Dear Zahid Hamidi, what happened to innocent until proven guilty?
The controversy surrounding Zahid Hamidi and Mat Sabu where the minister claimed that Mat Sabu is a Shiite, followed by the Ministry of Home Affairs’s 10 pieces of evidence to back the claim, has become the laughing stock throughout the nation.
Soon after, the ministry covered up by saying that the 10 pieces of evidence are only Grade B evidence, and that it would soon provide Grade A evidence to prove the Minister’s claim.
Not just that, Mat Sabu was asked to prove his innocence or rather his non involvement with Shiite movement.
Dear Minister of Home Affairs, what happened to rule of law where one is innocent until proven guilty? Read the rest of this entry »
The Malaysian Insider
December 17, 2013
The ongoing religious persecution of Mat Sabu and many others before him portends a grave future for religious freedom in this country. We are not only denied political freedom (in the manner that governs the media and the electoral process), but also liberty in matters of personal belief.
We are already witnessing a new wave of attacks against Shias which are more commonly associated with the Middle East and Pakistan. Sunni-Shia warfare has turned the Muslim world upside-down with senseless killings and now it has arrived on our shores, thanks to our Minister in charge of security.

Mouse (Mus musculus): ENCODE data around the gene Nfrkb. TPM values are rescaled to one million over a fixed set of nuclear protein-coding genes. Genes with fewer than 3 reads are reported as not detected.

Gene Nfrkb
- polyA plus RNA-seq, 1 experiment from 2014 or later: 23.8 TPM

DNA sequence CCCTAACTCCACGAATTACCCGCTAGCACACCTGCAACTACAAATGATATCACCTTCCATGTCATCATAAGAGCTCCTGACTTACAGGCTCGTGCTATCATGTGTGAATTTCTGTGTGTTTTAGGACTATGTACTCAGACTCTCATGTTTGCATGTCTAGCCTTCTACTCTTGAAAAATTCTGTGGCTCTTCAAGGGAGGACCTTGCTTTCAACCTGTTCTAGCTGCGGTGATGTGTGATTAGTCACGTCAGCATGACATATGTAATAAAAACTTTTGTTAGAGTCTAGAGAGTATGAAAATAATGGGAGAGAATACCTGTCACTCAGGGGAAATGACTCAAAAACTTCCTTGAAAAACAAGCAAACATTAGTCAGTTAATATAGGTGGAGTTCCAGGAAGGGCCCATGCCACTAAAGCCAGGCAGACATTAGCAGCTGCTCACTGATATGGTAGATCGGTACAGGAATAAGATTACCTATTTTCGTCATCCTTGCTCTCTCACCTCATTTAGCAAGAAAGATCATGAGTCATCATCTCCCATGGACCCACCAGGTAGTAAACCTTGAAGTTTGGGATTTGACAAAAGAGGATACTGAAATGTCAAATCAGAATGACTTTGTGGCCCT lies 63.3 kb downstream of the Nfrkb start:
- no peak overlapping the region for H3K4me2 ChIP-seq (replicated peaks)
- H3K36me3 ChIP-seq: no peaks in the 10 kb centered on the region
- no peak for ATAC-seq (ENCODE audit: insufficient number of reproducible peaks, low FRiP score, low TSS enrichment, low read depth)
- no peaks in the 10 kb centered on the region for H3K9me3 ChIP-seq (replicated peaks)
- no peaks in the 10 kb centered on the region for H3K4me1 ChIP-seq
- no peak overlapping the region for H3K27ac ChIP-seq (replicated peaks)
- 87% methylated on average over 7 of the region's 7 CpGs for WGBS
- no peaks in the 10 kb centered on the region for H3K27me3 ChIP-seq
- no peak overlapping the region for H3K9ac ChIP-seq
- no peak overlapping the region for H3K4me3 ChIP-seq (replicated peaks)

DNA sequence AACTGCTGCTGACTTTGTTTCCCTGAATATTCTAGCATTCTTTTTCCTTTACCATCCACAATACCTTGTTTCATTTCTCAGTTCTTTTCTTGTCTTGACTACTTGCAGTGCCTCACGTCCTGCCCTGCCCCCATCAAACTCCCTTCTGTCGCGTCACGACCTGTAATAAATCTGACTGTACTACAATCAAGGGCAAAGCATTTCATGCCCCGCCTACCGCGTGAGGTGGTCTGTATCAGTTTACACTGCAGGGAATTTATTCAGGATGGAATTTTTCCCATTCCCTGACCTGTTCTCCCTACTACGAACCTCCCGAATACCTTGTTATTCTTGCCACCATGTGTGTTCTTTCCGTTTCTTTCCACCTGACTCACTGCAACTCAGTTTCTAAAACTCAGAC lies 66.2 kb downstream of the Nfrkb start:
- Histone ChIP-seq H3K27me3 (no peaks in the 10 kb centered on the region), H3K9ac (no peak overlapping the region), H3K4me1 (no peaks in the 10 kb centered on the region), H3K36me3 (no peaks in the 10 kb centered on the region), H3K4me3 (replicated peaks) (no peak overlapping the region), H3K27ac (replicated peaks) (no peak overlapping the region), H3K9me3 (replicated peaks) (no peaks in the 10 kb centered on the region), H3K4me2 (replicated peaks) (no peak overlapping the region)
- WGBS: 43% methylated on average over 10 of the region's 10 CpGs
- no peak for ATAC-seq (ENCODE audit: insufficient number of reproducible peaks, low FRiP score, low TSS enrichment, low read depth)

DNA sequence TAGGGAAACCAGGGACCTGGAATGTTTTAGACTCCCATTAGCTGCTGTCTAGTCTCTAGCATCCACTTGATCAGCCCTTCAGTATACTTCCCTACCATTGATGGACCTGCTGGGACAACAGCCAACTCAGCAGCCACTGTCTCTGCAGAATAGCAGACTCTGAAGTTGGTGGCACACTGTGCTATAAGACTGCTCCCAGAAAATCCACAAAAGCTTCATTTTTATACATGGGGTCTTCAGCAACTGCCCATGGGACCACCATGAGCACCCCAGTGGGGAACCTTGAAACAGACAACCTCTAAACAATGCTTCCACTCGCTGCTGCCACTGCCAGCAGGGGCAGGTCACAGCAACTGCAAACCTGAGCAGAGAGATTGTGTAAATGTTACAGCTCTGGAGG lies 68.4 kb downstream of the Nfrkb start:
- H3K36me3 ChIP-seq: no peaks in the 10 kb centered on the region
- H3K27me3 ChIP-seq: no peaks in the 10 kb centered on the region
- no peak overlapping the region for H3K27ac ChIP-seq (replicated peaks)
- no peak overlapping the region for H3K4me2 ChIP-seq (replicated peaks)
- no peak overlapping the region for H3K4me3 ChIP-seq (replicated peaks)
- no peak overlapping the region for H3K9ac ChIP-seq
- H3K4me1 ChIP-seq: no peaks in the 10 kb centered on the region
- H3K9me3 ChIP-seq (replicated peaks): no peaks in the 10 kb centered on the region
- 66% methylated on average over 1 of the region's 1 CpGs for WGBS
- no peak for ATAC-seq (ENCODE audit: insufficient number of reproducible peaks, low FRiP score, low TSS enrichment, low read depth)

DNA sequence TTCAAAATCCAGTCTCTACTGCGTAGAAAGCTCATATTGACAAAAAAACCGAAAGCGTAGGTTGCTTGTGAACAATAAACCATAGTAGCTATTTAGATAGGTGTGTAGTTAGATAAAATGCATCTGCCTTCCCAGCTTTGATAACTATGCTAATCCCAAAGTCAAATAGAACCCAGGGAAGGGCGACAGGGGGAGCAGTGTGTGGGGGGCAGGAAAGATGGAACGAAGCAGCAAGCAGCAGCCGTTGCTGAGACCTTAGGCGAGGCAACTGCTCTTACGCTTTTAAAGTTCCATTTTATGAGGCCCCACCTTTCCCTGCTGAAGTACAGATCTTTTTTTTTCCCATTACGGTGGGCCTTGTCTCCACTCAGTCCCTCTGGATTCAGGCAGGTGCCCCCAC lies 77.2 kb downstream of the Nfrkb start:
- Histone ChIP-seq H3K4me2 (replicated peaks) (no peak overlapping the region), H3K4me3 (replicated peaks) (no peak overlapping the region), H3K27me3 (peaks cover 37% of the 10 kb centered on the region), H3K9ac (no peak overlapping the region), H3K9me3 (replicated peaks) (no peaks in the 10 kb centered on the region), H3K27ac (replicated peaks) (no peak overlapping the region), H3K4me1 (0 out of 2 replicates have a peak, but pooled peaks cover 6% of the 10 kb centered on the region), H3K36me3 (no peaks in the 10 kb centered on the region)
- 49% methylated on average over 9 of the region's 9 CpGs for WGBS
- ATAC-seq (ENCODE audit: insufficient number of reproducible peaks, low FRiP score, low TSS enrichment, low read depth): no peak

I believe that religious freedom as a legal right has been denied, bastardised and distorted in this country. Many years ago, when Kamariah Ali and her husband pleaded before the judges to allow them to be the kind of Muslims that they understood God meant for them to be, they were denied.
The judges ruled that the State had the right to define Islam, and that only this version was acceptable. The judges went on to say the State also had the right to punish those who deviated from this version of Islam. Read the rest of this entry »
By Boo Su-Lyn
The Malay Mail Online
December 10, 2013
KUALA LUMPUR, Dec 10 — Umno’s increasing focus on Islam will likely spark inter and intra-religious tensions here, and even affect the country’s development, analysts have said as they warned of the dangers of placing one religion, or denomination, above another.
The political observers noted that in recent months, Umno appears to have entered a competition to “out-Islamise” Islamist PAS, the one opposition party seen as its biggest competitor for the Malay-Muslim vote, the country’s key voting demographic.
Wan Saiful Wan Jan, chief executive of libertarian think tank Institute for Democracy and Economic Affairs (IDEAS), even said Umno’s 67th general assembly last week seemed very much like a gathering by PAS two decades ago.
“I must say it’s really disappointing to see the Umno assembly becoming like what PAS was 20 years ago,” Wan Saiful told The Malay Mail Online yesterday.
“PAS has moved on. Umno has suddenly become Muslim again… it’s really sad to see the prime minister outside the assembly talking about progressive, liberal views.
“But, in his own party, at the annual gathering, it’s like attending a PAS gathering 20 years ago,” he added. Read the rest of this entry »
By Ahmad Fauzi Abdul Hamid
7 December 2013